I have a friend who recently bought his first rental property in a fairly rough neighborhood in Atlanta. He has no experience and jumped right into the thick of things without much advice from anybody else. After he bought the property, he was instantly faced with the question, “How do I go about renovating this property and making it marketable to renters?”
I would imagine there are a number of new or aspiring investors who could benefit from a simple plan of action when it comes to renovating their first rental property. Here is a very basic strategy for assessing and executing the renovation of a rental property.
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Secure the Building
The very first order of business in your rehab is securing the house with new locks throughout. This means either personally changing the locks or calling a locksmith to make sure the building is fully secured. In some cases you will need to make a temporary decision to deal with windows and doors that do not secure by having them boarded up or blocked off until you can change them out. You want to make sure you are securing the property well enough so that vandals cannot get their hands on anything inside the building. If you do not take the time to check and double check the security locks on the home, then vandalism, either by actual damage or stealing fixtures, appliances, or even AC units, could leave you with far more work than you had originally intended.
You should also make sure that you get the electricity turned on right away and leave (or add) exterior lighting on at the property. This might mean replacing some bulbs or purchasing a few floodlights to keep the area well lit. You may also consider leaving a light or two on in the interior to make it look like someone is there.
Work With Local Authorities
If you feel you’ve bought a property in a rough neighborhood, you may want to contact the local authorities and tell them that you have purchased the property and are currently renovating. Ask them if they could have police patrols on the lookout when in the neighborhood. They will likely be very happy that you are renovating a property in the neighborhood and will be fine with keeping an eye on things for you.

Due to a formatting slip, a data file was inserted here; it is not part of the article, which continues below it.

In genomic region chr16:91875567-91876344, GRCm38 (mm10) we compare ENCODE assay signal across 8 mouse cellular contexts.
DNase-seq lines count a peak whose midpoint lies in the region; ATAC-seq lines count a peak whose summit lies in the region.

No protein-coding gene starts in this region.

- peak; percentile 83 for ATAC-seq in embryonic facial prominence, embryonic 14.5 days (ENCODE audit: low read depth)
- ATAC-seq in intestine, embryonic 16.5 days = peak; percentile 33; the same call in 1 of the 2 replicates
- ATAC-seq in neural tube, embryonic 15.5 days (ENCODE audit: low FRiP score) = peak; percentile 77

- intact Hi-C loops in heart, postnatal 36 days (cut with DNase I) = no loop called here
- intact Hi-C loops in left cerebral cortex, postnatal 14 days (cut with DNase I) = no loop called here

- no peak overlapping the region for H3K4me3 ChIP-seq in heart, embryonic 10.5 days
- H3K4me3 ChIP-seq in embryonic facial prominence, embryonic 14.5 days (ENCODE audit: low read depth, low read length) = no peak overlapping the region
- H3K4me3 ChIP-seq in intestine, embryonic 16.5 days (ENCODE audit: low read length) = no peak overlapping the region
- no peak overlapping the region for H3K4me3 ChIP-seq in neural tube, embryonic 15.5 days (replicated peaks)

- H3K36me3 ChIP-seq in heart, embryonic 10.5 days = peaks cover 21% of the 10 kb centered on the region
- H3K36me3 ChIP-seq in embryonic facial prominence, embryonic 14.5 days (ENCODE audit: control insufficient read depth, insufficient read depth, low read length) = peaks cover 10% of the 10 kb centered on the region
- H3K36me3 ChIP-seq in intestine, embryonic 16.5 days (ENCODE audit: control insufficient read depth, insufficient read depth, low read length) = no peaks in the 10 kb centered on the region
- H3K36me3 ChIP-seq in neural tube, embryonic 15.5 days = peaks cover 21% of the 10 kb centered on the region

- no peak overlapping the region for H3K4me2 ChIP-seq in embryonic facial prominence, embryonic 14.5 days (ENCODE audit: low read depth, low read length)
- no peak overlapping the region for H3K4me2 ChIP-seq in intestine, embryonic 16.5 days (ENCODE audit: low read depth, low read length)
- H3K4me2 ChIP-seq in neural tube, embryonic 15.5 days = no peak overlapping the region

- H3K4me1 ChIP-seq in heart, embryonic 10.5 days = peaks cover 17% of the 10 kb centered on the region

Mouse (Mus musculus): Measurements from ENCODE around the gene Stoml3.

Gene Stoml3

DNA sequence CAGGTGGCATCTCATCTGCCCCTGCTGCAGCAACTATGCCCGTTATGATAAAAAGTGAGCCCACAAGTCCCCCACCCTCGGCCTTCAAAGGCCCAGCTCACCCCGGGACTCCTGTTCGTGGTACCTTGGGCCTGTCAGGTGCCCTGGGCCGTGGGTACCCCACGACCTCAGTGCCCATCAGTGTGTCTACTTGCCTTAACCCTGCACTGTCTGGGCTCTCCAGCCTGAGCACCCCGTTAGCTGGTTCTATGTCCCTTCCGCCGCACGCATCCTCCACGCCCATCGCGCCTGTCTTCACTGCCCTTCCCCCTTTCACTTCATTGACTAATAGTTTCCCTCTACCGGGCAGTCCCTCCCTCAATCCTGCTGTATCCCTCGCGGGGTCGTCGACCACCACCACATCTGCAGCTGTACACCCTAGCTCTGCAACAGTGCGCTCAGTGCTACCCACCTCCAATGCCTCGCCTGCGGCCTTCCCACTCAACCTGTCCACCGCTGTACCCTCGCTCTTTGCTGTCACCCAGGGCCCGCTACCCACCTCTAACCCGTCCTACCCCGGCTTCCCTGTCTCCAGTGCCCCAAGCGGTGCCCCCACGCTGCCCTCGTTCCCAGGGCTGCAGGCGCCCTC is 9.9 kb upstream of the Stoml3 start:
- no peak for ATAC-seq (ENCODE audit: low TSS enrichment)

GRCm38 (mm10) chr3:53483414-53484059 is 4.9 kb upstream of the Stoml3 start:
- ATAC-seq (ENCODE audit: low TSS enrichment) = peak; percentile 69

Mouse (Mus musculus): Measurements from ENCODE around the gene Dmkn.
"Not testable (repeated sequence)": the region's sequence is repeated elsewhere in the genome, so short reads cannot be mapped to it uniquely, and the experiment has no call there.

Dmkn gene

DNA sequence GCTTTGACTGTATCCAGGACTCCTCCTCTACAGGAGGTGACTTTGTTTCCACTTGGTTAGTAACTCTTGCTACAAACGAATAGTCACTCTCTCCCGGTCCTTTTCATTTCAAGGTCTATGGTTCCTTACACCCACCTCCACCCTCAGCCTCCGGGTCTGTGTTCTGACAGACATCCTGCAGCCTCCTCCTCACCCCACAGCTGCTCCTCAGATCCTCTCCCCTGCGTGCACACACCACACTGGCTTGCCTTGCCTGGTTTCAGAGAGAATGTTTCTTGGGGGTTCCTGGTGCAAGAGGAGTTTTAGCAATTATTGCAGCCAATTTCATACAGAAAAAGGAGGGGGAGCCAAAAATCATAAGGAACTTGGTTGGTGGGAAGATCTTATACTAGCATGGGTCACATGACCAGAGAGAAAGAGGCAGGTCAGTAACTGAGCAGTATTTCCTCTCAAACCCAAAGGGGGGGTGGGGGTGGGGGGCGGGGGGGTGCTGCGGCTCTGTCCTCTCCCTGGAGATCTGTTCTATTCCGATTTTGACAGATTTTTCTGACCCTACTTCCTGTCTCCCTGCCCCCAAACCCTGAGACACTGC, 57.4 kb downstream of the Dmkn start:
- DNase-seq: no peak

Create a Game Plan
Having a scheduled game plan that makes sense is always a good idea before starting the rehab. For instance, you don’t want to replace the flooring before repairing the walls or ceilings. Take some time to consider the property and what needs to be done. Make a list and then order it, starting with major systems such as electrical, HVAC and plumbing. The cosmetic items, such as paint or new lighting fixtures, should come last.
Also, be sure to take a close look at the roof to make sure you don’t have any potential water leaks that could damage the work you are doing on the inside.
Remove Initial Debris
It is vital that you make sure that you start by removing any loose debris that lies in the yard and around the house. For one, the neighbors will be pleased to see you are cleaning up the property, but you also want to comply with local codes. The last thing you need is to have any kind of code enforcement citations coming at you when you are just getting to know the property. Do not worry about any major renovations on the landscaping or exterior until you have tackled the interior changes.
Start the Interior
It is recommended to start all of the interior work first, unless you have some leaks that need to be fixed before getting started. One reason for this is that you want to utilize your budget on the inside where people will be living before tackling the overall curb appeal. While you might have a rough idea of the costs, you never know what you will find in a building until you start the work.
Windows and Doors
Take a really good look at the current condition of all of the windows and doors on the property. You may need to order new items, and that will take a number of weeks or more for delivery. Getting that taken care of right away will keep your renovation timeline and budget on track.
Hide the Work